HAMBURG — As the world of aviation attempts to find a ‘new normal’ post-pandemic, the return of the Passenger Experience Conference (PEC) in Hamburg — held one day in advance of the Aircraft Interiors Expo — was greatly welcomed by delegates. Naturally, the future of aviation was at the top of the agenda, and with it, the notion that there has never been a better time to rethink the aircraft cabin to be more sustainable.
Cabin interiors are replaced several times within an aircraft’s lifecycle, either as a refresh or a complete refit. Leased aircraft generally see more retrofits in their lifetime. Avolon head of new aircraft deliveries Enda Swan noted that lessors almost always need to reset aircraft to “default” interiors before re-leasing to another operator. But all of that ripped-out furniture produces waste, even if some parts are recycled. Greater commonality of materials, she suggested, would make the recycling process easier.
Product adhesives and irreversible processes can often impede efforts to recycle aircraft interiors, with otherwise useable material ending up in landfills. Design firm Priestmangoode is focused on reusability, and admires cutting-edge Swedish automotive company Polestar for its work in recycling aluminium parts at different grades to minimise waste — in a real-world example of what can be achieved in the here and now.
The manufacturing process is also ripe for renewal. Priestmangoode associate director of strategy Jo Rowan led a discussion about the value of circularity within supply chains. Circularity, which sees a product created with its own end-of-life taken into account, helps to minimise waste outputs by considering its inputs from the very beginning. Runway Girl Network reckons that Bombardier’s work to deliver an independently authenticated Environmental Product Declaration for all of its business jets is notable in this regard.
Rowan argued that achieving circularity in interiors, specifically, can be made easier with the use of technology. 3D printing, for instance, means that offcuts can be minimised in the production process from the outset. Avolon’s Swan also made the case for why disassembly should be factored into the design process.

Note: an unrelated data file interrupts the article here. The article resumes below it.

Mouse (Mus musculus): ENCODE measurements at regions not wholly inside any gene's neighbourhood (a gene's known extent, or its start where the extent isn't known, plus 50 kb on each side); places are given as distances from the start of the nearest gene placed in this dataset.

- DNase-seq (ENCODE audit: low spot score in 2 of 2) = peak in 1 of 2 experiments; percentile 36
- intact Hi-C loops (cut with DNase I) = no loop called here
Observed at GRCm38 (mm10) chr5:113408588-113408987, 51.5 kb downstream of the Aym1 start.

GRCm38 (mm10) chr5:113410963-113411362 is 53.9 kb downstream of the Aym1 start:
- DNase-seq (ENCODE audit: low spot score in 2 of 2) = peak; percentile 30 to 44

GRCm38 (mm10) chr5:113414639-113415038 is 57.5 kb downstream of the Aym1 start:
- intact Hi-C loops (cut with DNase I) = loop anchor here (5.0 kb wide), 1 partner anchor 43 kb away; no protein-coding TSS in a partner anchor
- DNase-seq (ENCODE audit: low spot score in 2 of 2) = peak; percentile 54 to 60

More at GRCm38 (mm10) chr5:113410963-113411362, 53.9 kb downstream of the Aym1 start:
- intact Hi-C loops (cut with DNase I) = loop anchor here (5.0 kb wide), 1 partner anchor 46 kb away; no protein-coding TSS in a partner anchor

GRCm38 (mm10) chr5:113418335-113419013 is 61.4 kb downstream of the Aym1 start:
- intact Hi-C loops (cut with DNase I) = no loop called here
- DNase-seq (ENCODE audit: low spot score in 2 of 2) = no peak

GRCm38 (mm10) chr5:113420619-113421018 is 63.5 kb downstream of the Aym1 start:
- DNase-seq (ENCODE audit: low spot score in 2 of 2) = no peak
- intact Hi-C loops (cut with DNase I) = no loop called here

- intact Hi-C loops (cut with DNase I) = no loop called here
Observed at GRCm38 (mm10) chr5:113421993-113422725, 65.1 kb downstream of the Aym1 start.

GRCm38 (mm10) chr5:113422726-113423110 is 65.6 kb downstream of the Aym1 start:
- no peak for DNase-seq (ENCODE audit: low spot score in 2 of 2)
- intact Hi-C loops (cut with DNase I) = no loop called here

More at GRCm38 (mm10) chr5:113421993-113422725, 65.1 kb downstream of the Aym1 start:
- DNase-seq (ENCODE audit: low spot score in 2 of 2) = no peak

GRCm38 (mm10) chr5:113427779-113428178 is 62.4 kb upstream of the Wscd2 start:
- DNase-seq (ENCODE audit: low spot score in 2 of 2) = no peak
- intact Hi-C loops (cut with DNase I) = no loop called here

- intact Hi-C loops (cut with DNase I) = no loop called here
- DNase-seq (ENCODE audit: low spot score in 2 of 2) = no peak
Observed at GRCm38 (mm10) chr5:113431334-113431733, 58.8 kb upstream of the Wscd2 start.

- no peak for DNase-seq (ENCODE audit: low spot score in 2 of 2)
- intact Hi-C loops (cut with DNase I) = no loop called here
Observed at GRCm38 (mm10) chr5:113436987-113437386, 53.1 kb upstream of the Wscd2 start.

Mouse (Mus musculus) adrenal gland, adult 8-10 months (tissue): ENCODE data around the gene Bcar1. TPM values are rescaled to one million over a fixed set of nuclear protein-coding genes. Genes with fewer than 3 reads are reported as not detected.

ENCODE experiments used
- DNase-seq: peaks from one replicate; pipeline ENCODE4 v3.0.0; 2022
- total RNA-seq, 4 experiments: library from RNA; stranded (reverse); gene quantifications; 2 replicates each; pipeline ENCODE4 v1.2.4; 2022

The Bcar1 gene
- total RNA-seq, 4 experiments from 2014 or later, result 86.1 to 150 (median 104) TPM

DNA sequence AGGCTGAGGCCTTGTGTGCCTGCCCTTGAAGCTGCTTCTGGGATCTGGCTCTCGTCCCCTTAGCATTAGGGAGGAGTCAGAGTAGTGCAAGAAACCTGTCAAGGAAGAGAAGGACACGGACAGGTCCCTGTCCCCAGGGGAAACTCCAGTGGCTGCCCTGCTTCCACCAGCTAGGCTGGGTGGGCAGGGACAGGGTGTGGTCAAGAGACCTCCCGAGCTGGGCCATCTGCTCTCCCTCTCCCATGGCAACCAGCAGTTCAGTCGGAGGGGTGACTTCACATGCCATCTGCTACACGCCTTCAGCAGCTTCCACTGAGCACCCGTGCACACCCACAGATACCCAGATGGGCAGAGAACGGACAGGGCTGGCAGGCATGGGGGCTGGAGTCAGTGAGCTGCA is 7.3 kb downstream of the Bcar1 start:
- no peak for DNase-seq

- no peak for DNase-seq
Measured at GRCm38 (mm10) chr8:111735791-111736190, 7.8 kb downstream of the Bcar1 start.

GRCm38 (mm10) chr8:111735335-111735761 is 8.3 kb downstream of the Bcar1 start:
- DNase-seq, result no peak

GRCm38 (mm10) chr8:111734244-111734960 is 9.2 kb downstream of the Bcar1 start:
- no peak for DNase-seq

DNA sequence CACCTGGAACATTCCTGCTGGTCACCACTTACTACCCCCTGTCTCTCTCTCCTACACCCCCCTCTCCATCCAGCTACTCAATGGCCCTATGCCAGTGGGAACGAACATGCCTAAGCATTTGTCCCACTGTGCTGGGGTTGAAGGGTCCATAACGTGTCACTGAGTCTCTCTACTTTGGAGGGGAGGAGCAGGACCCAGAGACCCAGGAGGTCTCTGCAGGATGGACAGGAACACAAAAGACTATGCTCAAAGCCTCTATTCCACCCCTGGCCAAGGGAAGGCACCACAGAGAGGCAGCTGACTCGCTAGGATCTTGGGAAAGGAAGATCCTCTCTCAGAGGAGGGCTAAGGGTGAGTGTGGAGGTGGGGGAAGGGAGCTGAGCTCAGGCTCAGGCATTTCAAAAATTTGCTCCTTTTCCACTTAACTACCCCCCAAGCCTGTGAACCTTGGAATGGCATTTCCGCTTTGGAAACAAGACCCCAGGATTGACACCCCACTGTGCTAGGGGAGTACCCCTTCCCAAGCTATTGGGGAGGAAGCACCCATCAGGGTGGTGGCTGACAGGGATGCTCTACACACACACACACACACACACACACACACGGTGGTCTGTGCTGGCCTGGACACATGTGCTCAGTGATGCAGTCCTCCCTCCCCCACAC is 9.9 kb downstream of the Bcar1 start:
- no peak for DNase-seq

Airlines, too, can do their part to reduce emissions and landfill without compromising on passenger experience, such as by selecting seats that utilise fewer components to save on emissions.
Using recycled material to create new design trends is also a great option. For instance, fabric from uniforms can be upcycled into amenity kit bags. “Reused materials may not meet traditional expectations of luxury, but these materials can be worked into new, luxurious designs,” noted Rowan.
The PEC event showcased a cornucopia of ideas to improve aviation’s eco-credentials by developing more efficient next-generation aircraft. Ben Orson, director of transportation design specialist Orson Associates, discussed the recent UK Government-backed study FlyZero, a £15 million project that spawned 30 research papers and three hydrogen-fuelled concept aircraft.
But FlyZero also consciously examined how to produce a green cabin to reduce non-operational emissions (i.e. carbon produced from the construction, maintenance, and disassembly of the aircraft) by ensuring that interiors are made from sustainable materials and can be easily recycled, as well as reducing operational emissions by reducing weight.
“Whilst the focus has, rightly, been on operational emissions,” explained Orson, “the non-operational emissions will grow in importance as alternative fuels become more common.”
New ideas for driving sustainability point to a brighter tomorrow, but the present is perhaps less vivid. As the aviation industry looks to accelerate out of the pandemic, high-density ultra low-cost carriers have rebounded the fastest in some markets, with passengers’ desire for travel trumping many other factors, as David Kelly, vice president of strategy and marketing at HAECO Americas reminded attendees.
However, the scale of the challenges facing the sector cannot be ignored. Aviation needs to shift the conversation from “should we improve?” to “how can we improve?” and proactively solve these issues. With the climate emergency already here, and new ideas ripe for the taking, we must ask ourselves; if not now, when?
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Featured image credited to Fintan Horan-Stear